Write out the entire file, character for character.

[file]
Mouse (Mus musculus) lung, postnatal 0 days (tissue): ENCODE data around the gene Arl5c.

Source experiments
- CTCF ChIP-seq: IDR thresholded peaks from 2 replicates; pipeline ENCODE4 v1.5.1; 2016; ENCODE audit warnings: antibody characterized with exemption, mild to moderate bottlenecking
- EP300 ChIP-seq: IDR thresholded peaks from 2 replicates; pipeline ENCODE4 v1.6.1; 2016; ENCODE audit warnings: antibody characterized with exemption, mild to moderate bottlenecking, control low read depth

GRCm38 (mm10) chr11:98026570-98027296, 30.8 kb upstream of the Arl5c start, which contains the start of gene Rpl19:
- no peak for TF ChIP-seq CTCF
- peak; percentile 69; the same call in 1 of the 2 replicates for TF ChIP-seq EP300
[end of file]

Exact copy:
Mouse (Mus musculus) lung, postnatal 0 days (tissue): ENCODE data around the gene Arl5c.

Source experiments
- CTCF ChIP-seq: IDR thresholded peaks from 2 replicates; pipeline ENCODE4 v1.5.1; 2016; ENCODE audit warnings: antibody characterized with exemption, mild to moderate bottlenecking
- EP300 ChIP-seq: IDR thresholded peaks from 2 replicates; pipeline ENCODE4 v1.6.1; 2016; ENCODE audit warnings: antibody characterized with exemption, mild to moderate bottlenecking, control low read depth

GRCm38 (mm10) chr11:98026570-98027296, 30.8 kb upstream of the Arl5c start, which contains the start of gene Rpl19:
- no peak for TF ChIP-seq CTCF
- peak; percentile 69; the same call in 1 of the 2 replicates for TF ChIP-seq EP300